In addition to physical violence, which is not present in every abusive relationship, common tools of abuse include isolation from friends, family and employment; constant surveillance; strict, detailed rules for behavior; and restrictions on access to such basic necessities as food, clothing and sanitary facilities.
Home isolation, however vital to the fight against the pandemic, is giving still more power to the abuser, Dr. Hester said. “If suddenly people have got to be at home,” she said, “that gives him an opportunity, suddenly, to call the shots around that. To say what she should be doing or shouldn’t.”
The isolation has also shattered support networks, making it far more difficult for victims to get help or escape.
Fragile resources, overwhelmed
After her husband attacked her with the high chair, Lele limped to the next room and called the police. When they arrived, however, they only documented the attack, then took no further action.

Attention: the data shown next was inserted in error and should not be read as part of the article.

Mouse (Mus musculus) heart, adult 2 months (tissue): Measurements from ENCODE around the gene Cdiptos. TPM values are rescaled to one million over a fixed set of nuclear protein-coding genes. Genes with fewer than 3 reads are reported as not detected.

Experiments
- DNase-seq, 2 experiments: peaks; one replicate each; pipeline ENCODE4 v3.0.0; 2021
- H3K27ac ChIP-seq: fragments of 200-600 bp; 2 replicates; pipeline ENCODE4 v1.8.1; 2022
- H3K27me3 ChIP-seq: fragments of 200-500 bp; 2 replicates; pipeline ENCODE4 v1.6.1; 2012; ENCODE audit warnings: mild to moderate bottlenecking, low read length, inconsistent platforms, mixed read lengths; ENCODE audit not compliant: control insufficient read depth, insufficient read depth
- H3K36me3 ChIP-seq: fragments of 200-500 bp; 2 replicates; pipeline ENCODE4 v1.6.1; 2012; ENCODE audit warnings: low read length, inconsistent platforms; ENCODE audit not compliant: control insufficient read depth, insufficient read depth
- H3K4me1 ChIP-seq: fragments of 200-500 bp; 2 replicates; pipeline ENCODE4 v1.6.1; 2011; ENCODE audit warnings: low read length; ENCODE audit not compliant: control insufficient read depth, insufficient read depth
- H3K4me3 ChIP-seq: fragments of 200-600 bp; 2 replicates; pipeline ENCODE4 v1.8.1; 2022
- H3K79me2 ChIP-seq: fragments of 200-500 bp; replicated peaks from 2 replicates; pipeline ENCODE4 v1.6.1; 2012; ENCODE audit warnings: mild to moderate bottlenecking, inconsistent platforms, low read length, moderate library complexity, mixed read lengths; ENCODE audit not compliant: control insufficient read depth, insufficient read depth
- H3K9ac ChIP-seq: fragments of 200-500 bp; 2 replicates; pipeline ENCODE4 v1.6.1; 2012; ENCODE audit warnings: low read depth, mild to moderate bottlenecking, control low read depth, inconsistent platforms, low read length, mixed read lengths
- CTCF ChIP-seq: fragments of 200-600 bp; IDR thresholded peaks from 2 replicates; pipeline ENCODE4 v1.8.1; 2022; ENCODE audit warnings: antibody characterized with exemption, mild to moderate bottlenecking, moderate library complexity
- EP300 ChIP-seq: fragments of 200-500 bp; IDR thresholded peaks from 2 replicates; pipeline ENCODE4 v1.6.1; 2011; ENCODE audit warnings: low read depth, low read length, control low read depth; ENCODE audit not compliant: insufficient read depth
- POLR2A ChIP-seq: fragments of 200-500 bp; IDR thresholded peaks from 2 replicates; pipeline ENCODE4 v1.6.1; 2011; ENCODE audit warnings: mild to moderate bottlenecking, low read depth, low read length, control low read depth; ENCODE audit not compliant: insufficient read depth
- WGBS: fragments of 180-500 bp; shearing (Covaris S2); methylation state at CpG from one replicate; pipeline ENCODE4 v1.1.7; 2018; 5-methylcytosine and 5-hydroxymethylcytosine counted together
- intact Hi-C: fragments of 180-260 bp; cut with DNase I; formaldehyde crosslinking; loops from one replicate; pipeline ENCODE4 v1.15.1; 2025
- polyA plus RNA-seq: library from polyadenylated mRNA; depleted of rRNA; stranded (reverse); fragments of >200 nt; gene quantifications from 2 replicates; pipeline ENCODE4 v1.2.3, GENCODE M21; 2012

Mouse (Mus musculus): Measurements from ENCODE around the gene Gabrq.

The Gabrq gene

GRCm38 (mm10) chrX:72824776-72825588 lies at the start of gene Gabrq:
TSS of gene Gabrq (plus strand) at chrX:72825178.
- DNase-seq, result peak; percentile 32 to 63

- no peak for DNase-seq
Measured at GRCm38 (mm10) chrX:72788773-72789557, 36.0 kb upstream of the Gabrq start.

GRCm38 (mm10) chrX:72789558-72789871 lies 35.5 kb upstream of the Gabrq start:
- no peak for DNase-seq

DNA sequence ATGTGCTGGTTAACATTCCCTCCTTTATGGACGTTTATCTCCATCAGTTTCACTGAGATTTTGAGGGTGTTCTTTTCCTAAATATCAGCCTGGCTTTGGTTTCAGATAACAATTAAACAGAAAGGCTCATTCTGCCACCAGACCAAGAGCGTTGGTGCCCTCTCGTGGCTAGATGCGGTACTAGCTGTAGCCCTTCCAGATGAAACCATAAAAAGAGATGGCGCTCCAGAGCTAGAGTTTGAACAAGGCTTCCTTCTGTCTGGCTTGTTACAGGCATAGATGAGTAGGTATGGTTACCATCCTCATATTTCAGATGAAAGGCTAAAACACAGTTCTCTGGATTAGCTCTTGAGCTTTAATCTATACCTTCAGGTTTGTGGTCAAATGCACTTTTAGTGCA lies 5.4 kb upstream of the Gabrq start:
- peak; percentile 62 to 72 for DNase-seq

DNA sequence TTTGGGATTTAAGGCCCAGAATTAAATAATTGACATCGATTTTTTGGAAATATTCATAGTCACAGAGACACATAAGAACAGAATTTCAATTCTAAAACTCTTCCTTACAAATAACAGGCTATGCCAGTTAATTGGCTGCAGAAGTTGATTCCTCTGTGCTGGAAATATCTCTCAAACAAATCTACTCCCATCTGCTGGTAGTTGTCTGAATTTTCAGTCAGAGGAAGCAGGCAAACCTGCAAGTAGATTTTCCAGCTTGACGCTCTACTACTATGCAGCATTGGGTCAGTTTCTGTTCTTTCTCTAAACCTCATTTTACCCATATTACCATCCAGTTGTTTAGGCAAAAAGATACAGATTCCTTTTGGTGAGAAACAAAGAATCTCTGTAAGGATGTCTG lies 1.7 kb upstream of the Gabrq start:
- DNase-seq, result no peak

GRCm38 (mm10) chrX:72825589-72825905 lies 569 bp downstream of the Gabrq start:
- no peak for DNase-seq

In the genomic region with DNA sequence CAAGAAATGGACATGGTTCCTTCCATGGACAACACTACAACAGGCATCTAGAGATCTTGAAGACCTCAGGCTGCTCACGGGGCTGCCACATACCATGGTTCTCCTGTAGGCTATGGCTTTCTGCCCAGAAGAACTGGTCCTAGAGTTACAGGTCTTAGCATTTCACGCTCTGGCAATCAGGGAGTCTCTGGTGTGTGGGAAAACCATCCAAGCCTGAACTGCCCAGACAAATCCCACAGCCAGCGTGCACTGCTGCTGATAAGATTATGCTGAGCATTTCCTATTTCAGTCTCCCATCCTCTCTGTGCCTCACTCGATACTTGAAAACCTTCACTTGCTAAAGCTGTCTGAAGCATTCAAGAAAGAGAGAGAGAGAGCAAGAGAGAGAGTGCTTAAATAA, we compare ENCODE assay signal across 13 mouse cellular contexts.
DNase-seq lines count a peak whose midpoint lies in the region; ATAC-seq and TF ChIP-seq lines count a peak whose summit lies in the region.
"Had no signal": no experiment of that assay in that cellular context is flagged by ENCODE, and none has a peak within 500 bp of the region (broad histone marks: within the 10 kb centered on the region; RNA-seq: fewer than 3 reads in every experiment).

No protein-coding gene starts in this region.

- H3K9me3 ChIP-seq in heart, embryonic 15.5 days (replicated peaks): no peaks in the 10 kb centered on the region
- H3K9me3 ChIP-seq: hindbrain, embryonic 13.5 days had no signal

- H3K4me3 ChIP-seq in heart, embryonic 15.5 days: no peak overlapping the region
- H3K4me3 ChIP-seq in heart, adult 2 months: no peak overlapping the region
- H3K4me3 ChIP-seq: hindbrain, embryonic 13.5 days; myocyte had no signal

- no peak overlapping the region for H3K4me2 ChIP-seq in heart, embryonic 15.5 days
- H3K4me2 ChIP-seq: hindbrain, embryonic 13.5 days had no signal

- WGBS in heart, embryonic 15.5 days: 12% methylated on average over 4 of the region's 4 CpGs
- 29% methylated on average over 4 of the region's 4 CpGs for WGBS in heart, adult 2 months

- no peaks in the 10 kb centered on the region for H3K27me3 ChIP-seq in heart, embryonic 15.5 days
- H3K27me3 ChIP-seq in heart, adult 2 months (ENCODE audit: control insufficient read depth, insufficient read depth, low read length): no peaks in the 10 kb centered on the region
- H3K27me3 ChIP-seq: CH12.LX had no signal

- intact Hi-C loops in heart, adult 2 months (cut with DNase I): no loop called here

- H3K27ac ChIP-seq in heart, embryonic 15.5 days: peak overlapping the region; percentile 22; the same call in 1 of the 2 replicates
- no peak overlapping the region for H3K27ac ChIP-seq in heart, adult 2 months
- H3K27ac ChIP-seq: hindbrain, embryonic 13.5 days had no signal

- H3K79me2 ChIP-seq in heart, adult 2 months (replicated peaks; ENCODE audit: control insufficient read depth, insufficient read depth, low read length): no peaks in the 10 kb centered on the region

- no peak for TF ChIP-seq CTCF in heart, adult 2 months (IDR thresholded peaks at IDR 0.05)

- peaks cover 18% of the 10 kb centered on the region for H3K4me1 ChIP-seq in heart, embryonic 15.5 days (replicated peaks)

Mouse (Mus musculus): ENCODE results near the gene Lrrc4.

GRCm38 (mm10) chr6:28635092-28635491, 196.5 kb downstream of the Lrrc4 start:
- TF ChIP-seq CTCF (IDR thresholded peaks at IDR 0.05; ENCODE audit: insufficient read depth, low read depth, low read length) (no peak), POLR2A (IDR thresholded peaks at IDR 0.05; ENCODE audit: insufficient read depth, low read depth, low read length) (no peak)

Next, she hired a lawyer and filed for divorce — only to find that the epidemic had cut off that avenue of escape, too. Her divorce proceeding was postponed until April. She is still waiting for the court’s decision.
And finding a new home amid the outbreak proved difficult, forcing Lele and her daughter to continue to live with their abuser for weeks.
It is a pattern playing out around the world.
Institutions that are supposed to protect women from domestic violence, many weak and underfunded to begin with, are now straining to respond to the increased demand.